Making the most out of our graphical telemetry computers.

Like with many complex instruments, there are multiple ways to solve certain problems and to measure the required inputs. Combining the various functions leads to a multitude of advanced uses.

### Computing Sine (and Cosine)

It is often necessary to find the sine or cosine of an angle when performing a calculation. Finding the rough figure for sine or cosine given an angle is easy using a sine quadrant.

Two half-circle arcs, one centered on the sine scale, one centered on the cosine scale, can be used in conjunction with the sine and cosine scales as a method of converting angles.

If you haven't done it yet, now is a good time to install a cursor on the string. (Latin for 'runner,' a cursor is the name given to the transparent slide engraved with a hairline that is used for marking a point on a slide rule and which we are using on our quadrant to store a value and move it to a different scale.)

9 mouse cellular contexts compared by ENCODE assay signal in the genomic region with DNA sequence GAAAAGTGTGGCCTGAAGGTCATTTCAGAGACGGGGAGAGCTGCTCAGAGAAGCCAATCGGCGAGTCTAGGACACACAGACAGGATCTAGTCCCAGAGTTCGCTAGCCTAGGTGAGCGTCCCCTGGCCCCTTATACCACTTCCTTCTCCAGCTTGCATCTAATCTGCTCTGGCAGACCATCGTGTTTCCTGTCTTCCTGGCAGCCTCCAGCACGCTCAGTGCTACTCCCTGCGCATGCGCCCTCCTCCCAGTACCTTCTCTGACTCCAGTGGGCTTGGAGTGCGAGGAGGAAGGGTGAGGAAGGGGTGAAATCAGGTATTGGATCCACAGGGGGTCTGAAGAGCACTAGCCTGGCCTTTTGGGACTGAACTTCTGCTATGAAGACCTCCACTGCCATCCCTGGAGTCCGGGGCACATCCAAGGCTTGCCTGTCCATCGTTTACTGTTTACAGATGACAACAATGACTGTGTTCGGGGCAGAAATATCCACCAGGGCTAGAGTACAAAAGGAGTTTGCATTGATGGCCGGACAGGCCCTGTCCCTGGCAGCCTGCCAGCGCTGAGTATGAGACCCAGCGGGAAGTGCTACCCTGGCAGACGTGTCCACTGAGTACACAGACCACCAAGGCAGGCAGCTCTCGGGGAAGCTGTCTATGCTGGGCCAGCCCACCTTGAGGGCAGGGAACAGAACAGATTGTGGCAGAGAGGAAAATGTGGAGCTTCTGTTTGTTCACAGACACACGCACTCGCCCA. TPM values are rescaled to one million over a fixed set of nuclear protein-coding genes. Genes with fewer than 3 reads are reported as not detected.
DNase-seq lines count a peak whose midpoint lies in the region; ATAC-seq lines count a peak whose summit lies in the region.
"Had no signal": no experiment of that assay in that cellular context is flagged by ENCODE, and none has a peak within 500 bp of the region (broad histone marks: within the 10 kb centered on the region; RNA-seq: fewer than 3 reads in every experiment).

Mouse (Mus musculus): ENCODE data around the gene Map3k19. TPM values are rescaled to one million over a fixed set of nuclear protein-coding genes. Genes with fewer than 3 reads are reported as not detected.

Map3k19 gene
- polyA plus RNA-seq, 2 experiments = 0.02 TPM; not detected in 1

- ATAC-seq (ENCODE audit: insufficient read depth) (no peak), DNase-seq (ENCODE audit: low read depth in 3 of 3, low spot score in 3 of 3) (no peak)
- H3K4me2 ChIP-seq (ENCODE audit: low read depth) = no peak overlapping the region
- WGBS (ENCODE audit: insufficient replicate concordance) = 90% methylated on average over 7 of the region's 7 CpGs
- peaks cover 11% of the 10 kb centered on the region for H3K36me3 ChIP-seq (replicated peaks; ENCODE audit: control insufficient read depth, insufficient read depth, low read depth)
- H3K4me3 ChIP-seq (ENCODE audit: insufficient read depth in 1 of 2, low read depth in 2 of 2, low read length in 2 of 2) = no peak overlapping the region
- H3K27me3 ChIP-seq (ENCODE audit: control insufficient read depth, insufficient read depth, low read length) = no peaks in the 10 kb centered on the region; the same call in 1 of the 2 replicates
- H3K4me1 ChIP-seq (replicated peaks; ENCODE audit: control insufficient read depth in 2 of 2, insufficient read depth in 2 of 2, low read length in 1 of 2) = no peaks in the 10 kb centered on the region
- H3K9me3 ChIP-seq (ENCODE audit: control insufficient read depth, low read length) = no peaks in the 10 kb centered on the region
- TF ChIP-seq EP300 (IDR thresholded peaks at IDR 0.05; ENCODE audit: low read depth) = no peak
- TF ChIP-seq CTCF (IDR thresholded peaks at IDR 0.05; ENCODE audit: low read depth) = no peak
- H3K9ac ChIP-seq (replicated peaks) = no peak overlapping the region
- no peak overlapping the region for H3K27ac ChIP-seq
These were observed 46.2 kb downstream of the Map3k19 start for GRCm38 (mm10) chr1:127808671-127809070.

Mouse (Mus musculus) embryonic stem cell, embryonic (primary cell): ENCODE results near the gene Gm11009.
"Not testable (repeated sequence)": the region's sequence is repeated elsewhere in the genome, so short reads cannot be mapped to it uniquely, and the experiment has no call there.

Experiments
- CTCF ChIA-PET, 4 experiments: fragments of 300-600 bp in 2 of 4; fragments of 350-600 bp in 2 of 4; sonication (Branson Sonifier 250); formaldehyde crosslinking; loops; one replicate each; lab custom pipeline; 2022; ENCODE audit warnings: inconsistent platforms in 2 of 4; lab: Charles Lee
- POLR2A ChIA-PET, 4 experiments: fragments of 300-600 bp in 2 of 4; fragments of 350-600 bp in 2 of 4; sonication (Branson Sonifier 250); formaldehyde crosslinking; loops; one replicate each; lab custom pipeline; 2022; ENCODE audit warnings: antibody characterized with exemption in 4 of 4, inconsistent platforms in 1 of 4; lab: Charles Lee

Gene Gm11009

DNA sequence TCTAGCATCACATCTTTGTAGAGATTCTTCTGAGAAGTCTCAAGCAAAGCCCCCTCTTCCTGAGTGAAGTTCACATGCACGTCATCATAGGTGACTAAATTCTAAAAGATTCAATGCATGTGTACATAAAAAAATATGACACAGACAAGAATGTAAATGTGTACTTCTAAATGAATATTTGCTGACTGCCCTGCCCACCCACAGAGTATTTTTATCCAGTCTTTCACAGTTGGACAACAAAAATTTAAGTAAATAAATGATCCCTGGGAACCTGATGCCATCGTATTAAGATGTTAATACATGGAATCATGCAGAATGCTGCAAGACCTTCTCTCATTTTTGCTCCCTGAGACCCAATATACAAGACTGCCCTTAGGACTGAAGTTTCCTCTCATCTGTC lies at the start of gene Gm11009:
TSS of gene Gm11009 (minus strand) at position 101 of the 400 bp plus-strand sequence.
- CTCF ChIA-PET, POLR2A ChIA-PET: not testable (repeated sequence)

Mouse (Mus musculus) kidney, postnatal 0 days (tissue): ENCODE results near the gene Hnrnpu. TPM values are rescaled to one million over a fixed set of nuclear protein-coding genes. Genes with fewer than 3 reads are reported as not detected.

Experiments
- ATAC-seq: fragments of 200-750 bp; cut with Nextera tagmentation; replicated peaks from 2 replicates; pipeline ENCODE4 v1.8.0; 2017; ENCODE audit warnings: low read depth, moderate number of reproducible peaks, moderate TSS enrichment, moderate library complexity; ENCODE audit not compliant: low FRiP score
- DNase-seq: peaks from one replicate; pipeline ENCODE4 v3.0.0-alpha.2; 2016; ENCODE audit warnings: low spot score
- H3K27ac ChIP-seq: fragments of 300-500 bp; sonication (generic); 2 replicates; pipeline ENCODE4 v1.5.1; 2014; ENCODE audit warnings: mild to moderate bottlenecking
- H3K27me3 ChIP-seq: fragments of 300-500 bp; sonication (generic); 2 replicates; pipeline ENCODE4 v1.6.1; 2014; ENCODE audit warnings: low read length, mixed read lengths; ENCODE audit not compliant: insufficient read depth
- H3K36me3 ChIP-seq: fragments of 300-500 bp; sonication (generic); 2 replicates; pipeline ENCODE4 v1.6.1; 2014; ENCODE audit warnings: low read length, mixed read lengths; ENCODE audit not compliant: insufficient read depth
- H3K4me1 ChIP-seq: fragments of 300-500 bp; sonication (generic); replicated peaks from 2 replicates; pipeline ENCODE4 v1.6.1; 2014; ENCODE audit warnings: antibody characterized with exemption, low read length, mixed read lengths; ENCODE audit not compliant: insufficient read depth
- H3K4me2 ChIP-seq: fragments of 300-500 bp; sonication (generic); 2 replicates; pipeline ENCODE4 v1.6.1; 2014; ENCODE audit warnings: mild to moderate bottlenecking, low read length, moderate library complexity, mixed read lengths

#### What's the sine of 36°?

1. Overhand-knot a small piece of string to the measuring string before the first distance knot.
2. Pull the string taut over the angle.
3. Move the sliding knot on the string to rest directly on the sine arc.
4. Once the marker is in place, rotate the string to the left-hand scale and read the result from the mark underneath the knot (35/60 or 0.58).

Conversely, to find the angle represented by a given sine, the process works in reverse.

Computing with the sine arc in conjunction with the sexagesimal scale and a moving cursor on the string.

Computing cosine is done in a similar manner. Notice that as the string is rotated from 0° to 90° the sine varies from 0/60 (0) to 60/60 (1) with the cosine changing in reverse from 1 to 0, as expected.